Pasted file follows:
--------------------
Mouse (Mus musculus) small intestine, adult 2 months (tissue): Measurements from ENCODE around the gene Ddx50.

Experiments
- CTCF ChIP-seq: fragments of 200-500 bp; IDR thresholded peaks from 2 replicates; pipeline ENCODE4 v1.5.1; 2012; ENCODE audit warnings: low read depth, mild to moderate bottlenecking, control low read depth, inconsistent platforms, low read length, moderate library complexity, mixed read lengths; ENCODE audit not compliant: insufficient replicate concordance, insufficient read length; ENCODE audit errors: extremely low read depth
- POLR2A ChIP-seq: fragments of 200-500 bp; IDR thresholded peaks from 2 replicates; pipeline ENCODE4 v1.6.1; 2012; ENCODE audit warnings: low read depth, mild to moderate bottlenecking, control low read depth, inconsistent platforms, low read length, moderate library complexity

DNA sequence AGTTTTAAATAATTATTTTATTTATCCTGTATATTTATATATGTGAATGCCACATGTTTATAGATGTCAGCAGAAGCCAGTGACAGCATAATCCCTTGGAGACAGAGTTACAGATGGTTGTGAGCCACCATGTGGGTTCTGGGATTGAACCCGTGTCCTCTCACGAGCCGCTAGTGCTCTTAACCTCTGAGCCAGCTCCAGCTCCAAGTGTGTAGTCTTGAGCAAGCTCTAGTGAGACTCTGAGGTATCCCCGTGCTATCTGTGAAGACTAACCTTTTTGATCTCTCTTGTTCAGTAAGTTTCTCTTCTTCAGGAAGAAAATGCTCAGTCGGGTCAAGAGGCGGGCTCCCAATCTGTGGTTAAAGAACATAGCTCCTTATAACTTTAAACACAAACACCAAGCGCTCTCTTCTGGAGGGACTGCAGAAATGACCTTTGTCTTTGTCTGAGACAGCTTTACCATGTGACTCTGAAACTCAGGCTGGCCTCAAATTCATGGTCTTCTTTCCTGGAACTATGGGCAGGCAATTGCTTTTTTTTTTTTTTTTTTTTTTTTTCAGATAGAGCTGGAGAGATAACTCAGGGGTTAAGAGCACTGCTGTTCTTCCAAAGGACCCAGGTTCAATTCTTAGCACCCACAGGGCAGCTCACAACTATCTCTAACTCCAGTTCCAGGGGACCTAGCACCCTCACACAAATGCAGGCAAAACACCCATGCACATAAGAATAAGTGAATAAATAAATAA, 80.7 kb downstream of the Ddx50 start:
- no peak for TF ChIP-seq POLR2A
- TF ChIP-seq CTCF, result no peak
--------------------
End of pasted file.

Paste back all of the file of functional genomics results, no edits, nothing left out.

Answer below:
Mouse (Mus musculus) small intestine, adult 2 months (tissue): Measurements from ENCODE around the gene Ddx50.

Experiments
- CTCF ChIP-seq: fragments of 200-500 bp; IDR thresholded peaks from 2 replicates; pipeline ENCODE4 v1.5.1; 2012; ENCODE audit warnings: low read depth, mild to moderate bottlenecking, control low read depth, inconsistent platforms, low read length, moderate library complexity, mixed read lengths; ENCODE audit not compliant: insufficient replicate concordance, insufficient read length; ENCODE audit errors: extremely low read depth
- POLR2A ChIP-seq: fragments of 200-500 bp; IDR thresholded peaks from 2 replicates; pipeline ENCODE4 v1.6.1; 2012; ENCODE audit warnings: low read depth, mild to moderate bottlenecking, control low read depth, inconsistent platforms, low read length, moderate library complexity

DNA sequence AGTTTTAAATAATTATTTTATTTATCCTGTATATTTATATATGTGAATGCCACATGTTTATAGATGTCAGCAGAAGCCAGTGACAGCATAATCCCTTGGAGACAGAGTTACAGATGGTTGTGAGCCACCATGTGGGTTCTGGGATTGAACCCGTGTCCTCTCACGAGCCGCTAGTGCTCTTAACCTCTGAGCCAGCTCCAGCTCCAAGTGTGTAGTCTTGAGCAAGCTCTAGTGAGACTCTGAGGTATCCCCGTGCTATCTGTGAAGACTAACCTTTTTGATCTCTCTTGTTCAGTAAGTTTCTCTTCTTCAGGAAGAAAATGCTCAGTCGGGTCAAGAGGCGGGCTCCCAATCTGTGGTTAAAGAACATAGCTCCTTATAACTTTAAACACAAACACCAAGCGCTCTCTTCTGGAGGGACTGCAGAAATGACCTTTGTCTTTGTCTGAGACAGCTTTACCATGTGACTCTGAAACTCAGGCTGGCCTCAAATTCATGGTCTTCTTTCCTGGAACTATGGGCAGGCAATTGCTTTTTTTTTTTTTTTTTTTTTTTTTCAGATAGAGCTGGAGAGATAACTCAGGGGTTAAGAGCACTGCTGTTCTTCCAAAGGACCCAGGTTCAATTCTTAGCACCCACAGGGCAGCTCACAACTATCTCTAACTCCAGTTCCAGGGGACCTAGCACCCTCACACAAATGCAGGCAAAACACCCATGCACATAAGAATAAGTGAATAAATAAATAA, 80.7 kb downstream of the Ddx50 start:
- no peak for TF ChIP-seq POLR2A
- TF ChIP-seq CTCF, result no peak